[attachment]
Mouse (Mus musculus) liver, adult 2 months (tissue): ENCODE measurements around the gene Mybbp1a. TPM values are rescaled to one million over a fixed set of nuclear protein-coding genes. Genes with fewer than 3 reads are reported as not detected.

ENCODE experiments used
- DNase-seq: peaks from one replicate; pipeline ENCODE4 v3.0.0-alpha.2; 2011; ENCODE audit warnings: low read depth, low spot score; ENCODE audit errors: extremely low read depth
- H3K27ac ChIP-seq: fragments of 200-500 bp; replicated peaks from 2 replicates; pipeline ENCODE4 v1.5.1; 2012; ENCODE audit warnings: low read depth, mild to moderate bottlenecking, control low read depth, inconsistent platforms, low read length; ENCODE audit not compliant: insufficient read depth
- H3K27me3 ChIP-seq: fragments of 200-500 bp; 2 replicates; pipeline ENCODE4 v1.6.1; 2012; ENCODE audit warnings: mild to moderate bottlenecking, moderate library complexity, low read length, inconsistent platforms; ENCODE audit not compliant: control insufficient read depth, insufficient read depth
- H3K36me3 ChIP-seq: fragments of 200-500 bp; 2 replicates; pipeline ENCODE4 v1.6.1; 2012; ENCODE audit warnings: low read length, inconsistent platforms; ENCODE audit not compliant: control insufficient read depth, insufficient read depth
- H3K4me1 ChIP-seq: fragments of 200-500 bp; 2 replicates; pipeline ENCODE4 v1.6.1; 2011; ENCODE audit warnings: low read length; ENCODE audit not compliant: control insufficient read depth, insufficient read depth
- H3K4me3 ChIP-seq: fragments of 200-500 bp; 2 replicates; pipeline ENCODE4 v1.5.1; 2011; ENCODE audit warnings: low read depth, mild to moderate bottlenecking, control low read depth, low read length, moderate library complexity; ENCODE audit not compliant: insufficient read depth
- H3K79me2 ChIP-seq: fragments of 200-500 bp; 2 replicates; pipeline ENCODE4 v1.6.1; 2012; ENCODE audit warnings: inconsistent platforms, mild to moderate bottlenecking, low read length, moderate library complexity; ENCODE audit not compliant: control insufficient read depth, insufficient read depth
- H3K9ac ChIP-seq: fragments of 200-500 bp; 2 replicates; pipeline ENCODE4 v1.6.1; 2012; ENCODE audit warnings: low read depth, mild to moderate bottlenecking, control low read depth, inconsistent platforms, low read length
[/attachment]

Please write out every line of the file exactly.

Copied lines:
Mouse (Mus musculus) liver, adult 2 months (tissue): ENCODE measurements around the gene Mybbp1a. TPM values are rescaled to one million over a fixed set of nuclear protein-coding genes. Genes with fewer than 3 reads are reported as not detected.

ENCODE experiments used
- DNase-seq: peaks from one replicate; pipeline ENCODE4 v3.0.0-alpha.2; 2011; ENCODE audit warnings: low read depth, low spot score; ENCODE audit errors: extremely low read depth
- H3K27ac ChIP-seq: fragments of 200-500 bp; replicated peaks from 2 replicates; pipeline ENCODE4 v1.5.1; 2012; ENCODE audit warnings: low read depth, mild to moderate bottlenecking, control low read depth, inconsistent platforms, low read length; ENCODE audit not compliant: insufficient read depth
- H3K27me3 ChIP-seq: fragments of 200-500 bp; 2 replicates; pipeline ENCODE4 v1.6.1; 2012; ENCODE audit warnings: mild to moderate bottlenecking, moderate library complexity, low read length, inconsistent platforms; ENCODE audit not compliant: control insufficient read depth, insufficient read depth
- H3K36me3 ChIP-seq: fragments of 200-500 bp; 2 replicates; pipeline ENCODE4 v1.6.1; 2012; ENCODE audit warnings: low read length, inconsistent platforms; ENCODE audit not compliant: control insufficient read depth, insufficient read depth
- H3K4me1 ChIP-seq: fragments of 200-500 bp; 2 replicates; pipeline ENCODE4 v1.6.1; 2011; ENCODE audit warnings: low read length; ENCODE audit not compliant: control insufficient read depth, insufficient read depth
- H3K4me3 ChIP-seq: fragments of 200-500 bp; 2 replicates; pipeline ENCODE4 v1.5.1; 2011; ENCODE audit warnings: low read depth, mild to moderate bottlenecking, control low read depth, low read length, moderate library complexity; ENCODE audit not compliant: insufficient read depth
- H3K79me2 ChIP-seq: fragments of 200-500 bp; 2 replicates; pipeline ENCODE4 v1.6.1; 2012; ENCODE audit warnings: inconsistent platforms, mild to moderate bottlenecking, low read length, moderate library complexity; ENCODE audit not compliant: control insufficient read depth, insufficient read depth
- H3K9ac ChIP-seq: fragments of 200-500 bp; 2 replicates; pipeline ENCODE4 v1.6.1; 2012; ENCODE audit warnings: low read depth, mild to moderate bottlenecking, control low read depth, inconsistent platforms, low read length